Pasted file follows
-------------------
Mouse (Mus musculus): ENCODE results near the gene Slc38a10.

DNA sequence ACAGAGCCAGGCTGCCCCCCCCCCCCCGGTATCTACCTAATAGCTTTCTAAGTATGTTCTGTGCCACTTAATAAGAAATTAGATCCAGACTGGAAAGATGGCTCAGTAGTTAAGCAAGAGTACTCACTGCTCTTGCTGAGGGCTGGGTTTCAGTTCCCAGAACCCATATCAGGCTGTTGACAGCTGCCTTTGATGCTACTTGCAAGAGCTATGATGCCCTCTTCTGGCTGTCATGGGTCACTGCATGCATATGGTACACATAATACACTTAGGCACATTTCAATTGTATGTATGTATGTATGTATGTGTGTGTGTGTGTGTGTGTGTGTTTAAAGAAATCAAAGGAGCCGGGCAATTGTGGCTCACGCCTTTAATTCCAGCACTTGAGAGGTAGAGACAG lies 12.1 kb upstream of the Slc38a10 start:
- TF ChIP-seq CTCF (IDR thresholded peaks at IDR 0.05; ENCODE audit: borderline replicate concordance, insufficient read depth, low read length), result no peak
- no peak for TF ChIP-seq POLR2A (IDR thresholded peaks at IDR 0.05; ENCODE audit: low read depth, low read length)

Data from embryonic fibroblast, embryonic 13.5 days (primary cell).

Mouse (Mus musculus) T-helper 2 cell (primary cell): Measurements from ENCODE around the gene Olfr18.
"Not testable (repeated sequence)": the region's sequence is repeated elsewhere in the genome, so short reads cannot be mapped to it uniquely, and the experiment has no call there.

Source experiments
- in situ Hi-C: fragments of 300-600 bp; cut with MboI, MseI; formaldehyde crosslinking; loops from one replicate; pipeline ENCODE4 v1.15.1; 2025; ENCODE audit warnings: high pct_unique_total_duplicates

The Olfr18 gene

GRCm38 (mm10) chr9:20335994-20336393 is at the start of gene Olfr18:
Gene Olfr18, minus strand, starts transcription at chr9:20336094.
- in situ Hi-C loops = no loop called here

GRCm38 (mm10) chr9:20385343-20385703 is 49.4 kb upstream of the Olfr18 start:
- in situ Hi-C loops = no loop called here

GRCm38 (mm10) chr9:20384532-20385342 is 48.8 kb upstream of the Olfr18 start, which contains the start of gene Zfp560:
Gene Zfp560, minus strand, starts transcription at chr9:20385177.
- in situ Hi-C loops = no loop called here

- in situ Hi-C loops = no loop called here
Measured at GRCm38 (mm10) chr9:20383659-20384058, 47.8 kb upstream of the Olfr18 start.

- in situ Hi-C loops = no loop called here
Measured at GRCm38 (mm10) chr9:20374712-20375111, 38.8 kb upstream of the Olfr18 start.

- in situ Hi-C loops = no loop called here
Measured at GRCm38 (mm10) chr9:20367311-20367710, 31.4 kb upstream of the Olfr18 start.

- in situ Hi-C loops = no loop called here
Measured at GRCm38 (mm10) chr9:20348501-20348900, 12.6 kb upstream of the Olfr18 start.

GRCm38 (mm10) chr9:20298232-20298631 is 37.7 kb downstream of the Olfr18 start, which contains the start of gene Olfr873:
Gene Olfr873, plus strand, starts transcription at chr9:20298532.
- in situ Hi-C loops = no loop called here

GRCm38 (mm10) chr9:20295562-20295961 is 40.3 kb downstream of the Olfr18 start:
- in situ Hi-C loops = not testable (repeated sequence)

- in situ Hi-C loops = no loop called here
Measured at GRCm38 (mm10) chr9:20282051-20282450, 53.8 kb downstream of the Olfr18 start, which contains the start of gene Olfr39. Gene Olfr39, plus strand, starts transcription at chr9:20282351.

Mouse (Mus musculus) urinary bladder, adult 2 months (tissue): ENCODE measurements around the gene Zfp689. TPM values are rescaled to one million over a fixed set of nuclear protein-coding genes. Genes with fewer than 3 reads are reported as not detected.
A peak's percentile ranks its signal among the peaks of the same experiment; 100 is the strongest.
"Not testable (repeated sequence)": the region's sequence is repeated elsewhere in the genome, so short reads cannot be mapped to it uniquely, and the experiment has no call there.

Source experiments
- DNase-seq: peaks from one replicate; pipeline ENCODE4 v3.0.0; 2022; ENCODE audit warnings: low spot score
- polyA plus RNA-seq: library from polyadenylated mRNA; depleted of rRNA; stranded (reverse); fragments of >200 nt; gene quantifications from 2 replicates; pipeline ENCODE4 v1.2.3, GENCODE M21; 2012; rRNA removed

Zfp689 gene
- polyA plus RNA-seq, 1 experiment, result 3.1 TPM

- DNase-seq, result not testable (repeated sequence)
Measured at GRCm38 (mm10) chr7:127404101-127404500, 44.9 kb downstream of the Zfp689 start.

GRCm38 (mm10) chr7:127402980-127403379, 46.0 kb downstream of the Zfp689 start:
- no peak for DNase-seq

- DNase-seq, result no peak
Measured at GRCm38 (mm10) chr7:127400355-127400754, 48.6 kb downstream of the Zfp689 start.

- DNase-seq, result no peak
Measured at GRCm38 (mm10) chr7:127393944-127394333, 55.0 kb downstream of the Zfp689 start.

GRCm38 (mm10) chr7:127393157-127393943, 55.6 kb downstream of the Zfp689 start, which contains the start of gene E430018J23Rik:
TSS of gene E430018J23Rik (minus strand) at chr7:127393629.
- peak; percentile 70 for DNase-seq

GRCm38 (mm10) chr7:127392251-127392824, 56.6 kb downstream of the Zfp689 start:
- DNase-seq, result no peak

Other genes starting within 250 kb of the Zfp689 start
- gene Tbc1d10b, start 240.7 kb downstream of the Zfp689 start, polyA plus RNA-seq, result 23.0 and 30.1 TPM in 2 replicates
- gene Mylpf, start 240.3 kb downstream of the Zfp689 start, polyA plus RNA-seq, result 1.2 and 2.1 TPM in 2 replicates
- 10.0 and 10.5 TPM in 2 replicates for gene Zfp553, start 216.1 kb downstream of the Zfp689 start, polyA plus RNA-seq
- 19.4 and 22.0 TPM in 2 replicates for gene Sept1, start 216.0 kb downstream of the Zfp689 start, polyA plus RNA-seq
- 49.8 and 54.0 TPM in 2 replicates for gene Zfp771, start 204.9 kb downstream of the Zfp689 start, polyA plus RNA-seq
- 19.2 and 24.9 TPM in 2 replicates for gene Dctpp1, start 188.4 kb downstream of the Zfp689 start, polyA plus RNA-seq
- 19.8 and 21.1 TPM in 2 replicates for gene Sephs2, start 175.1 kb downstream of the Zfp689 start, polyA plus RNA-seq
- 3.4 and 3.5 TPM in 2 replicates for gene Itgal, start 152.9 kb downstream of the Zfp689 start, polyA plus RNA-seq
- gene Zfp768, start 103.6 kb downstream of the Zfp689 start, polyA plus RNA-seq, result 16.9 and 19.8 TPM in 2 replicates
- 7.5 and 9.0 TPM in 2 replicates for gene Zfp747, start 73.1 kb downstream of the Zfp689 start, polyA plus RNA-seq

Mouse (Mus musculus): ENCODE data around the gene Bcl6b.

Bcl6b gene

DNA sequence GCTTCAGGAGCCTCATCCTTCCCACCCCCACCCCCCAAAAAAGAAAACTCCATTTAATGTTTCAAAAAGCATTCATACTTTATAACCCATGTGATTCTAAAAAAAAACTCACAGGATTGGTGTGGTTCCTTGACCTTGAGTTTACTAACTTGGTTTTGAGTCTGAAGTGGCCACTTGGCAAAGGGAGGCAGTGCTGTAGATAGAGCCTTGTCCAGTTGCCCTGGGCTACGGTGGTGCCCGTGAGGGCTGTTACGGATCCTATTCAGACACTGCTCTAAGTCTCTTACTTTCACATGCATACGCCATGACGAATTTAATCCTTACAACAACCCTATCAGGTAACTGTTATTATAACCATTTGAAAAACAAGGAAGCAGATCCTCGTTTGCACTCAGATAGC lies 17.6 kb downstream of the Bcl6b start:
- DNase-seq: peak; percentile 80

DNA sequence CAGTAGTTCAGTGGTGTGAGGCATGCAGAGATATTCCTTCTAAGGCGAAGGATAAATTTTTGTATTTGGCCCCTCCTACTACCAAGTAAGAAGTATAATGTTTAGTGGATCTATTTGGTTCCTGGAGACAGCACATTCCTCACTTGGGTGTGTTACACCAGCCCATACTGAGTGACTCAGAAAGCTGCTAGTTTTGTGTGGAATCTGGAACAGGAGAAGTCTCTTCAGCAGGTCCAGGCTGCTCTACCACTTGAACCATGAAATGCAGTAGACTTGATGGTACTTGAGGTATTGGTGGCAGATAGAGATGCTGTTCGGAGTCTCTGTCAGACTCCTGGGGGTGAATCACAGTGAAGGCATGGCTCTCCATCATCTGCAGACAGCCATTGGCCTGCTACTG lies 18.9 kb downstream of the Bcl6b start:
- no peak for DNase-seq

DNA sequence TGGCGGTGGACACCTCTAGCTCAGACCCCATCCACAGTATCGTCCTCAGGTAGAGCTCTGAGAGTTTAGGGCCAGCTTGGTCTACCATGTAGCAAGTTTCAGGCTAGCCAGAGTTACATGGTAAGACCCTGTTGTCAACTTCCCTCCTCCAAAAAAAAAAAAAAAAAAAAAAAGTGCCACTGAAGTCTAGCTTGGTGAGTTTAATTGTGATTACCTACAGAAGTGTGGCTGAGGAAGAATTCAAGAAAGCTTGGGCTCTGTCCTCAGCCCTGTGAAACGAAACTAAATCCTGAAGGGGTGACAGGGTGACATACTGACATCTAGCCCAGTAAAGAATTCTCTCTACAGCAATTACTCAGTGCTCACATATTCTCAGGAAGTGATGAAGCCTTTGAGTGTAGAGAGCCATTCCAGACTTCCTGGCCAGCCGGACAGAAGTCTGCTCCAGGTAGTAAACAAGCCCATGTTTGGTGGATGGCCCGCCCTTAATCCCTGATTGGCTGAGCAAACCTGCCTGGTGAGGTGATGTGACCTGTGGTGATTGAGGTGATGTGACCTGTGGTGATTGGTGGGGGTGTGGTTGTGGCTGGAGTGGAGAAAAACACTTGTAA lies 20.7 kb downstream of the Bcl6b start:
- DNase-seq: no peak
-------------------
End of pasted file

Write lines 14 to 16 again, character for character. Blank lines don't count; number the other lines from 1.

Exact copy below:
GRCm38 (mm10) chr9:20385343-20385703 is 49.4 kb upstream of the Olfr18 start:
- in situ Hi-C loops = no loop called here

GRCm38 (mm10) chr9:20384532-20385342 is 48.8 kb upstream of the Olfr18 start, which contains the start of gene Zfp560: